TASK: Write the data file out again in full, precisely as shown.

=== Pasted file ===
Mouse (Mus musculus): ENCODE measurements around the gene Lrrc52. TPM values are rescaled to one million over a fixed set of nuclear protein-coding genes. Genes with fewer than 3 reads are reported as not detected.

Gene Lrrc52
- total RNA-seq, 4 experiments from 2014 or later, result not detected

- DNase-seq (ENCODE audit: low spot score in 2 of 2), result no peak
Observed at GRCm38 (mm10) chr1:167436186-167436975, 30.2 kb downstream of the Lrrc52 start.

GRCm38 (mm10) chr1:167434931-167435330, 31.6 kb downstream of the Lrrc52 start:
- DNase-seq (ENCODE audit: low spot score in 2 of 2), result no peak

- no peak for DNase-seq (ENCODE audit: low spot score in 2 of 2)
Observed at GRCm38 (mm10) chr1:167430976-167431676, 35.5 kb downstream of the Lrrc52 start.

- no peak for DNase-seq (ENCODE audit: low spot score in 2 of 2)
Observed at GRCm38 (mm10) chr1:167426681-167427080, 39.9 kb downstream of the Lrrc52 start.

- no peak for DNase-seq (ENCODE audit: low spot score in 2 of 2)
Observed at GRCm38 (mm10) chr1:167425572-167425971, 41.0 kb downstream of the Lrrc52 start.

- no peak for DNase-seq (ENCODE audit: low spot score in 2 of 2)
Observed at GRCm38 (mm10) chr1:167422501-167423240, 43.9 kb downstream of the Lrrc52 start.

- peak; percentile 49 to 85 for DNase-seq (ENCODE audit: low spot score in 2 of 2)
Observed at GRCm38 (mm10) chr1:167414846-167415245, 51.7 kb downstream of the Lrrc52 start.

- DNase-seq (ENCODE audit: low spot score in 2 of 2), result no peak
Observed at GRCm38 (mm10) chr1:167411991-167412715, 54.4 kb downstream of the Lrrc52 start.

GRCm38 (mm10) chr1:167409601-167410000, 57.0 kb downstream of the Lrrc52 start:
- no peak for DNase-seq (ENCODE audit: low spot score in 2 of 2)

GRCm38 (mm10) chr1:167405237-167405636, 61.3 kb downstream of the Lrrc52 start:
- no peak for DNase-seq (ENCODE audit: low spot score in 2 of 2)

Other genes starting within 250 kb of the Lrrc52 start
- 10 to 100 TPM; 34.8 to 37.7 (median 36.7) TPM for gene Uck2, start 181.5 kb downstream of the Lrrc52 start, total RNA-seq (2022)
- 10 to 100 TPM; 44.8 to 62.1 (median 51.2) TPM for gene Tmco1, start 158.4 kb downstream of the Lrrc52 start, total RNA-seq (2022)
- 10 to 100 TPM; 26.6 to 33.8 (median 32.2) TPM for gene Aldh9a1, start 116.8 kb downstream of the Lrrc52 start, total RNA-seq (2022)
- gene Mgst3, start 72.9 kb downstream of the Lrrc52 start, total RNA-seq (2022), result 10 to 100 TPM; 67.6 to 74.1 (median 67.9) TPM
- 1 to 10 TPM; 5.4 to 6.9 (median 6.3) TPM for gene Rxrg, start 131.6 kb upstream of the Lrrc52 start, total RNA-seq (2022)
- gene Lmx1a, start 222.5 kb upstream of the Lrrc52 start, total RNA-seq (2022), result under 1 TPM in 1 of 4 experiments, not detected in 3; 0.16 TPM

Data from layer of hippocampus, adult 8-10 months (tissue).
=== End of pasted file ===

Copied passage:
Mouse (Mus musculus): ENCODE measurements around the gene Lrrc52. TPM values are rescaled to one million over a fixed set of nuclear protein-coding genes. Genes with fewer than 3 reads are reported as not detected.

Gene Lrrc52
- total RNA-seq, 4 experiments from 2014 or later, result not detected

- DNase-seq (ENCODE audit: low spot score in 2 of 2), result no peak
Observed at GRCm38 (mm10) chr1:167436186-167436975, 30.2 kb downstream of the Lrrc52 start.

GRCm38 (mm10) chr1:167434931-167435330, 31.6 kb downstream of the Lrrc52 start:
- DNase-seq (ENCODE audit: low spot score in 2 of 2), result no peak

- no peak for DNase-seq (ENCODE audit: low spot score in 2 of 2)
Observed at GRCm38 (mm10) chr1:167430976-167431676, 35.5 kb downstream of the Lrrc52 start.

- no peak for DNase-seq (ENCODE audit: low spot score in 2 of 2)
Observed at GRCm38 (mm10) chr1:167426681-167427080, 39.9 kb downstream of the Lrrc52 start.

- no peak for DNase-seq (ENCODE audit: low spot score in 2 of 2)
Observed at GRCm38 (mm10) chr1:167425572-167425971, 41.0 kb downstream of the Lrrc52 start.

- no peak for DNase-seq (ENCODE audit: low spot score in 2 of 2)
Observed at GRCm38 (mm10) chr1:167422501-167423240, 43.9 kb downstream of the Lrrc52 start.

- peak; percentile 49 to 85 for DNase-seq (ENCODE audit: low spot score in 2 of 2)
Observed at GRCm38 (mm10) chr1:167414846-167415245, 51.7 kb downstream of the Lrrc52 start.

- DNase-seq (ENCODE audit: low spot score in 2 of 2), result no peak
Observed at GRCm38 (mm10) chr1:167411991-167412715, 54.4 kb downstream of the Lrrc52 start.

GRCm38 (mm10) chr1:167409601-167410000, 57.0 kb downstream of the Lrrc52 start:
- no peak for DNase-seq (ENCODE audit: low spot score in 2 of 2)

GRCm38 (mm10) chr1:167405237-167405636, 61.3 kb downstream of the Lrrc52 start:
- no peak for DNase-seq (ENCODE audit: low spot score in 2 of 2)

Other genes starting within 250 kb of the Lrrc52 start
- 10 to 100 TPM; 34.8 to 37.7 (median 36.7) TPM for gene Uck2, start 181.5 kb downstream of the Lrrc52 start, total RNA-seq (2022)
- 10 to 100 TPM; 44.8 to 62.1 (median 51.2) TPM for gene Tmco1, start 158.4 kb downstream of the Lrrc52 start, total RNA-seq (2022)
- 10 to 100 TPM; 26.6 to 33.8 (median 32.2) TPM for gene Aldh9a1, start 116.8 kb downstream of the Lrrc52 start, total RNA-seq (2022)
- gene Mgst3, start 72.9 kb downstream of the Lrrc52 start, total RNA-seq (2022), result 10 to 100 TPM; 67.6 to 74.1 (median 67.9) TPM
- 1 to 10 TPM; 5.4 to 6.9 (median 6.3) TPM for gene Rxrg, start 131.6 kb upstream of the Lrrc52 start, total RNA-seq (2022)
- gene Lmx1a, start 222.5 kb upstream of the Lrrc52 start, total RNA-seq (2022), result under 1 TPM in 1 of 4 experiments, not detected in 3; 0.16 TPM

Data from layer of hippocampus, adult 8-10 months (tissue).